ARBITRATION UNDER THE CASTRO REGIME
If Latin America’s acceptance of international commercial arbitration in law and practice has been slow and episodic, Cuba’s experience in the area has been minimal under the Castro Regime, which seized power in 1959, installed a communist form of government and entered the Cold War as a client state of the former Soviet Union, abandoning a free market economy and imposing a state-controlled central economy by controlling all property and production in the country. These developments removed Cuba from the free market and it economically survived within the bubble of the Soviet Union and the Communist Bloc of countries, until the fall of Soviet and European communism in the late 1980s and early 1990s. An international trend that favored private resolution of disputes outside the courts was inconsistent, if not impossible, for a Cuba where the single- party State was the sole political and economical actor in all aspects of life on the island.
Although a signatory to the New York Convention of 1958, Cuba did not accede to the Convention until 1974 and it did not take effect until 1975. Under the terms of the Convention, Cuba agreed to enforce foreign arbitral awards that were entered in other states that were parties to the Convention. Unlike other Latin American countries, Cuba did not participate in international commercial dispute settlement agreements that were created after the New York Convention, such as the 1965 Washington Convention and the 1975 Panama Convention. Further, Cuba’s recognition of arbitration was limited exclusively to commercial disputes involving foreign entities. Cuba has no corresponding domestic arbitration law or practice in place.
As a part of the Castro regime’s efforts to sustain itself economically after the collapse of the Soviet Union in 1989 and the disappearance of its subsidies and favored trade relations with Eastern European communist states, foreign investment and trade were rapidly promoted, primarily in the tourism and communications sectors, through the adoption in 1995 of a Foreign investment law (Law 77), which authorized limited foreign investment, primarily through joint ventures with the Cuban state. The new emphasis on foreign investment also led to a renewed focus on other legal measures and institutional changes to mitigate foreign investor concerns, given Cuba’s history of uncompensated expropriations of property of Cuban citizens and foreign investors in the 1960s. Among these were participation in international arbitration and mediation, which had been enacted into law by Decree Law 1303 in 1976.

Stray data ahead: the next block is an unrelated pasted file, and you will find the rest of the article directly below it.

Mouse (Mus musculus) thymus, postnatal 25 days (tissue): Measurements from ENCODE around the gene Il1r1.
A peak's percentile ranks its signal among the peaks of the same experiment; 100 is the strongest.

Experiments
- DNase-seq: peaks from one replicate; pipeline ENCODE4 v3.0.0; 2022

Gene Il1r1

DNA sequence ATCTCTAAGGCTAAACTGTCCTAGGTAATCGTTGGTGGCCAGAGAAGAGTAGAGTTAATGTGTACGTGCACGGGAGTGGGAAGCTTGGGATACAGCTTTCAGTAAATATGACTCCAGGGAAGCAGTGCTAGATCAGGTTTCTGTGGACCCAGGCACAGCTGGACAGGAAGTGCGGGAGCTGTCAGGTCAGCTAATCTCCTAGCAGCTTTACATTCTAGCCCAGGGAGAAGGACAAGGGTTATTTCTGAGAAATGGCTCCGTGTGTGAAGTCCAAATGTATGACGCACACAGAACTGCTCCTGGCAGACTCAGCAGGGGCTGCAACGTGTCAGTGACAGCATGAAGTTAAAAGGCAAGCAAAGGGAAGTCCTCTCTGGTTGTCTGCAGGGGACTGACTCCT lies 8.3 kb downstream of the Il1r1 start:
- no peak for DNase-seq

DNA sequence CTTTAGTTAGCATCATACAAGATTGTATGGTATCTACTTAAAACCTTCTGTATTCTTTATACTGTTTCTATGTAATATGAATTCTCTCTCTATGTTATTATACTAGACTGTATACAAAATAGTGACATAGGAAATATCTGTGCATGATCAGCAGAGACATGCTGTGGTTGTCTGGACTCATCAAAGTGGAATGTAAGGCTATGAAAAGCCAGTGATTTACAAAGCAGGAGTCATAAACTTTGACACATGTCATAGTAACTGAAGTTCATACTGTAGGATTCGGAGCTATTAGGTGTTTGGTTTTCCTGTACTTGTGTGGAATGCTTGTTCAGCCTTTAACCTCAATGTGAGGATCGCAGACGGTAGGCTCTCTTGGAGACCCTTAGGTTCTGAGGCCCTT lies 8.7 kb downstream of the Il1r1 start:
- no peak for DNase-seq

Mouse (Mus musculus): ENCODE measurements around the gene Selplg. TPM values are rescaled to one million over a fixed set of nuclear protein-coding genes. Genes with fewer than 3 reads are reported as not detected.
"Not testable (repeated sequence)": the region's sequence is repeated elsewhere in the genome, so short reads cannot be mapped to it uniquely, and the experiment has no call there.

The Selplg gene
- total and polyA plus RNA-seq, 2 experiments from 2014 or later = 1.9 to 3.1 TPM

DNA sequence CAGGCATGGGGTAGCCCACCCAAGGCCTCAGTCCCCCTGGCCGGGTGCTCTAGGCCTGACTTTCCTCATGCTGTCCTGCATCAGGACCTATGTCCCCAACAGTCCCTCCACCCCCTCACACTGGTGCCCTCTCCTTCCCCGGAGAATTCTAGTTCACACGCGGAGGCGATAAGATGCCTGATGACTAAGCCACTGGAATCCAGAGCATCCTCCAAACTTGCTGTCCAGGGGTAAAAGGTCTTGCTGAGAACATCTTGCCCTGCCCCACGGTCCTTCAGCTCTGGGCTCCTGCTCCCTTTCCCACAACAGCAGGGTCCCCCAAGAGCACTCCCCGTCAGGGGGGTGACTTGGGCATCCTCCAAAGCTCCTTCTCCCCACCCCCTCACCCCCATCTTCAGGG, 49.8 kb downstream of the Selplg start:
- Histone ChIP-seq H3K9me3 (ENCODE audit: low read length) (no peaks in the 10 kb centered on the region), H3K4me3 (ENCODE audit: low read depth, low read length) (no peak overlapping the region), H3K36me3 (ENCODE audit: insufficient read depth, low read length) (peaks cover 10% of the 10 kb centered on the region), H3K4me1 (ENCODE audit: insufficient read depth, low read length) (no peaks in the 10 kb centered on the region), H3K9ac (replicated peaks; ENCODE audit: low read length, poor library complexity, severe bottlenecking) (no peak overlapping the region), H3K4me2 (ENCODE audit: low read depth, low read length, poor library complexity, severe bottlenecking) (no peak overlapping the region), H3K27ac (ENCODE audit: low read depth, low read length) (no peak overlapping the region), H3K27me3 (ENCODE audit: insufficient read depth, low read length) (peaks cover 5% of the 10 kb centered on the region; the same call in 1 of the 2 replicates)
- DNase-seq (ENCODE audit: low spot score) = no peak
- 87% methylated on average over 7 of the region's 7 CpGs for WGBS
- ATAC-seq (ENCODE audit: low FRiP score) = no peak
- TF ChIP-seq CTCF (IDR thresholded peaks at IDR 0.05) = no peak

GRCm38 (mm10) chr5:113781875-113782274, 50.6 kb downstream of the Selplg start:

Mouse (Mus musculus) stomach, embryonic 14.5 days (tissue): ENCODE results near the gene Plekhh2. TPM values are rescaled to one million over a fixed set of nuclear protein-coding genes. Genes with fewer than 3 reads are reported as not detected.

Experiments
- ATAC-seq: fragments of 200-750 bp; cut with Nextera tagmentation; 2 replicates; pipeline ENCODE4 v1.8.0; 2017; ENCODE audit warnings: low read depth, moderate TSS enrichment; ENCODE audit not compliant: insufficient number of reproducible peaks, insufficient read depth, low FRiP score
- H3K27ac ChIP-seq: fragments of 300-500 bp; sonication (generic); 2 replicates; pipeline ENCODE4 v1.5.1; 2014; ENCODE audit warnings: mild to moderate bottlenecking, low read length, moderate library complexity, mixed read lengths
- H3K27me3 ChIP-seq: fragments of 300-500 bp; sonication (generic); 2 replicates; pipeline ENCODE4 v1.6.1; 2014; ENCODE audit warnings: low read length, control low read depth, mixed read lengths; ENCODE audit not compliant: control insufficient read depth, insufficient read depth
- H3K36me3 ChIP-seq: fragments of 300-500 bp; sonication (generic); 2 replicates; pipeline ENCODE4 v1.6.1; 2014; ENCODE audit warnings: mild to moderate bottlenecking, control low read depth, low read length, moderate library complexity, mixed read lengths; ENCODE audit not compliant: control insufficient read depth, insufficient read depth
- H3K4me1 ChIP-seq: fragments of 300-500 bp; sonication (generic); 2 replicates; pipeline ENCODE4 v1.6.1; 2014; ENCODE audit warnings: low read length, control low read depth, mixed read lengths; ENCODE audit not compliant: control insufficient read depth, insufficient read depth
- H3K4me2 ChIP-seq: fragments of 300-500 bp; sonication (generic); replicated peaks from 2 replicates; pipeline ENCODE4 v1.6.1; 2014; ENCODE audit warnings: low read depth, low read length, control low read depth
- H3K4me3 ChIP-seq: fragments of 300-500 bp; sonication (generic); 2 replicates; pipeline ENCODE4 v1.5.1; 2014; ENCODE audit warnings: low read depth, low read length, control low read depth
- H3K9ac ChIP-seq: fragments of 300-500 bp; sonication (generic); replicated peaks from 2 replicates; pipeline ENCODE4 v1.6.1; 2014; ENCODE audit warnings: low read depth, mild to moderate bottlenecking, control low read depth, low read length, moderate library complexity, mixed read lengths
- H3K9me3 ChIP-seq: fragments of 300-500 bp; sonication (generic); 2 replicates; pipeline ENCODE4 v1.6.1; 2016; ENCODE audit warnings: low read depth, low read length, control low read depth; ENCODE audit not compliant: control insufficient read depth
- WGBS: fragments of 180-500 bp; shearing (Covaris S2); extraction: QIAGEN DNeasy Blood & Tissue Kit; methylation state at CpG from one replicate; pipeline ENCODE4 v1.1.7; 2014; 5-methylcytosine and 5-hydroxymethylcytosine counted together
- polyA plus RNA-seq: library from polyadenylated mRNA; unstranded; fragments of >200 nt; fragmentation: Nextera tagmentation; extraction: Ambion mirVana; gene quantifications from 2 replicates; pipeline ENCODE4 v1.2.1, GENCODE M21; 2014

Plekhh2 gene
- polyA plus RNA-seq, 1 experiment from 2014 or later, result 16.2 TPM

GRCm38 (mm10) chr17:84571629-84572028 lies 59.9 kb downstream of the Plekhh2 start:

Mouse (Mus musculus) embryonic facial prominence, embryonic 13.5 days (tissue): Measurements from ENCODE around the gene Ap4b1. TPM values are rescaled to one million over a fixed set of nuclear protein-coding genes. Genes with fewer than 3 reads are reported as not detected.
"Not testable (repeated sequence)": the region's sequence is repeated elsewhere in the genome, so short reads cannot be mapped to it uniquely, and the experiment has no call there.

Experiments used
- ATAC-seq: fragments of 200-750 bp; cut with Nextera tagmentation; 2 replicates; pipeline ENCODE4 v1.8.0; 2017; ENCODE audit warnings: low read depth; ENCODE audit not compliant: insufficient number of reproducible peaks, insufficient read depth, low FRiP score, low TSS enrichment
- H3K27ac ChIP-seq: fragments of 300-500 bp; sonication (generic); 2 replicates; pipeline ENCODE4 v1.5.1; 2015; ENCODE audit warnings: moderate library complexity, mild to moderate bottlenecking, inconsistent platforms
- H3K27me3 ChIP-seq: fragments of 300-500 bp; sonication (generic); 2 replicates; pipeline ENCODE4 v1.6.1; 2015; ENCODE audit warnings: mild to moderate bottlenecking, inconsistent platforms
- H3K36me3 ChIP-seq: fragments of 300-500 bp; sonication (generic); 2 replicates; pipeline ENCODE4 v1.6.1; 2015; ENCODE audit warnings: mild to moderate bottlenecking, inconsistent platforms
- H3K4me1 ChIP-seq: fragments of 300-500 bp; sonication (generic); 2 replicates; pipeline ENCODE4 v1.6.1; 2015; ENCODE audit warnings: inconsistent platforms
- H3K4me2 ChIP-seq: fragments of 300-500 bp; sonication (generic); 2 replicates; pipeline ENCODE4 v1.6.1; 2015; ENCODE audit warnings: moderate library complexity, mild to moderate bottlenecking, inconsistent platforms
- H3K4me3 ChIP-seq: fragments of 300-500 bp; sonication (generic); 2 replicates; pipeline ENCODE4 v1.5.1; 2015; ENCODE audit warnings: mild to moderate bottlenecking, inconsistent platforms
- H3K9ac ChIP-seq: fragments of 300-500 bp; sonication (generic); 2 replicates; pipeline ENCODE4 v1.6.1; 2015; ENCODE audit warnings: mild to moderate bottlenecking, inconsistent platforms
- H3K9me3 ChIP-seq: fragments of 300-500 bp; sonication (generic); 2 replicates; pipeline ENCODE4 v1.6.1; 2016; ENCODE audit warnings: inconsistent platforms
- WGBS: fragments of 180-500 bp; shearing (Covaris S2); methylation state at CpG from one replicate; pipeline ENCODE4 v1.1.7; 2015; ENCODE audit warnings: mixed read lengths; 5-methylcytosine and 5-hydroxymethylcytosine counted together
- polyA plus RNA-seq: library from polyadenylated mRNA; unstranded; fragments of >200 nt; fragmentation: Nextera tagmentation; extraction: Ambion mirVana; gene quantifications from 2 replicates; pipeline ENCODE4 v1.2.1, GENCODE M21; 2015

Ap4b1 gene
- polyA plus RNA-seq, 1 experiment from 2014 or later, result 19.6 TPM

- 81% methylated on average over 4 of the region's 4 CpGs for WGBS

The Cuban Arbitration Court of Foreign Commerce
Under the existing legal system, international arbitration is based in the Arbitration Court of Foreign Commerce (“Corte de Arbitraje de Comercio Exterior”), which is part of the Cuban Chamber of Commerce. According to Law 1303,4 the Arbitration Court has jurisdiction over commercial disputes involving foreign investment and trade.5 Arbitral proceedings are overseen by either one arbitrator or panels of three arbitrators, but, unlike standard international arbitration norms, selection of arbitrators is limited by law to a group of fifteen arbitrators who are pre-screened by the Cuban Chamber of Commerce president and all of which hold positions in the State-controlled economy. The result is that all arbitrators in Cuba are actually state officials who are only theoretically impartial, as provided by the law. The government of Canada, which has extensive trade relations with Cuba, reports to prospective investors in its official publication regarding investment opportunities in Cuba that the Cuban arbitration system has fallen into disuse because of concerns over the independence of arbitrators. However, the impartiality and independence of the Arbitration Court in rendering arbitral awards is questionable, given that the law also expressly provides that the Executive Council of the Council of Ministers, still presided by Fidel Castro himself, may review any dispute resolution clauses in foreign investment contracts, as well as choice of law clauses.6 As with all Cuban Courts, the Arbitration Court lacks independence and is subject to the policy dictates of the Castro regime. Another serious flaw in Cuban arbitral proceedings recognized by foreign investors in Cuba is the fact that several companies have had difficulty proving arbitral claims, as records of state-controlled entities engaged in joint ventures are not a matter of public records and are also subject to manipulation by government authorities.7